The Rhetorical Presidency (Princeton Paperbacks)
Modern presidents regularly appeal over the heads of Congress to the people at large to generate support for public policies. Jeffrey K. Tulis argues that this political development, born at the outset of the twentieth century, is neither simply logical nor unequivocably benign. Rather it is the product of conscious political choices that fundamentally transformed the presidency and the meaning of American governance.
Changes in rhetorical practice reflect and amplify changes in large perspectives upon the constitutional order. Tulis examines successive understandings of the founders, of Theodore Roosevelt, and of Woodrow Wilson, and he traces the altered meanings of presidential practice.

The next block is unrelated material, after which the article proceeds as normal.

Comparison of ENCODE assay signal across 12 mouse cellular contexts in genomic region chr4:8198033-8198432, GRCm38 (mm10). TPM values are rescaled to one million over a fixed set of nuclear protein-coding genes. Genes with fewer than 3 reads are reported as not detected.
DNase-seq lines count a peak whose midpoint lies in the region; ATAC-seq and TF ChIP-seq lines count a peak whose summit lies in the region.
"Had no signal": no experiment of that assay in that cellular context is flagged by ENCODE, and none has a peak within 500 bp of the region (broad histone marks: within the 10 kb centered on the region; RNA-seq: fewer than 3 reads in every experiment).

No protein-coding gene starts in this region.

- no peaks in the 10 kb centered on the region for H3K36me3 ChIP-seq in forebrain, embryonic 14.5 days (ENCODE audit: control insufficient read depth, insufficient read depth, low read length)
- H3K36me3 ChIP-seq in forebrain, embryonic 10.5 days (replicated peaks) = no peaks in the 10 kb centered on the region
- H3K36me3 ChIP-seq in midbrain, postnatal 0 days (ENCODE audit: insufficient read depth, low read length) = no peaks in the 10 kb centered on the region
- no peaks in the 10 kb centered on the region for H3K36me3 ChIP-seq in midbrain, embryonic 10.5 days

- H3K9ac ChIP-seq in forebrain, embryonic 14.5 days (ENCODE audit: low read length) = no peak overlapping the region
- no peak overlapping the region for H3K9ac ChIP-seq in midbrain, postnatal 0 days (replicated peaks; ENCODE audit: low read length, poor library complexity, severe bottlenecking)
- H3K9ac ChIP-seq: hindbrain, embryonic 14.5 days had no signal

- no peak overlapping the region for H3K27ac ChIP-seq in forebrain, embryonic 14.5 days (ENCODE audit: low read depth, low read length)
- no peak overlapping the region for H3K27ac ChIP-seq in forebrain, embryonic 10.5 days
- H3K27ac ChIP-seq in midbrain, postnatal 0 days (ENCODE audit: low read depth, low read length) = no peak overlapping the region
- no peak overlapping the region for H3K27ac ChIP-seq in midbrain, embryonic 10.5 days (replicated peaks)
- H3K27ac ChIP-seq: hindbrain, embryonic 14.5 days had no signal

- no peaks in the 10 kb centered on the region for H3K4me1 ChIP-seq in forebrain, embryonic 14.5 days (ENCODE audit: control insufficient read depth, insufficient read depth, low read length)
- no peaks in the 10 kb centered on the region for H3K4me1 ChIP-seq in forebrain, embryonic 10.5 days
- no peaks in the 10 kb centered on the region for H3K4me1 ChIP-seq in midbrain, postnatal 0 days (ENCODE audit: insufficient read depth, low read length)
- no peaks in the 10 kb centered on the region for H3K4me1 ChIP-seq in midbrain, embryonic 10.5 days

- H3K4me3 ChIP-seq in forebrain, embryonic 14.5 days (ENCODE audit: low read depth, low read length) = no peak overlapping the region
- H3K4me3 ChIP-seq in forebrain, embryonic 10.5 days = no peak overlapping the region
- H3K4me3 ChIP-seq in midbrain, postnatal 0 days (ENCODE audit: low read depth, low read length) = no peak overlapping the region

The author displays American politics as a layered text with later developments superimposed upon, rather than simply elaborating or replacing, earlier theories and practices. He shows how presidents today inhabit a polity that is governed simultaneously by the theory that bears the modern rhetorical presidency and by the theory that underlies the older constitutional order. It is in this political twilight that the dilemmas of presidential statecraft may be seen.
Extending a tradition of American political writing that begins with The Federalist and continues with Woodrow Wilson's Congressional Government, The Rhetorical Presidency views an institution from the perspective of the polity. It treats ideas as constitutive of political life.
Specifications of The Rhetorical Presidency (Princeton Paperbacks)
|Author||Jeffrey K. Tulis|
|Publisher||Princeton University Press|
|Number Of Pages||224|
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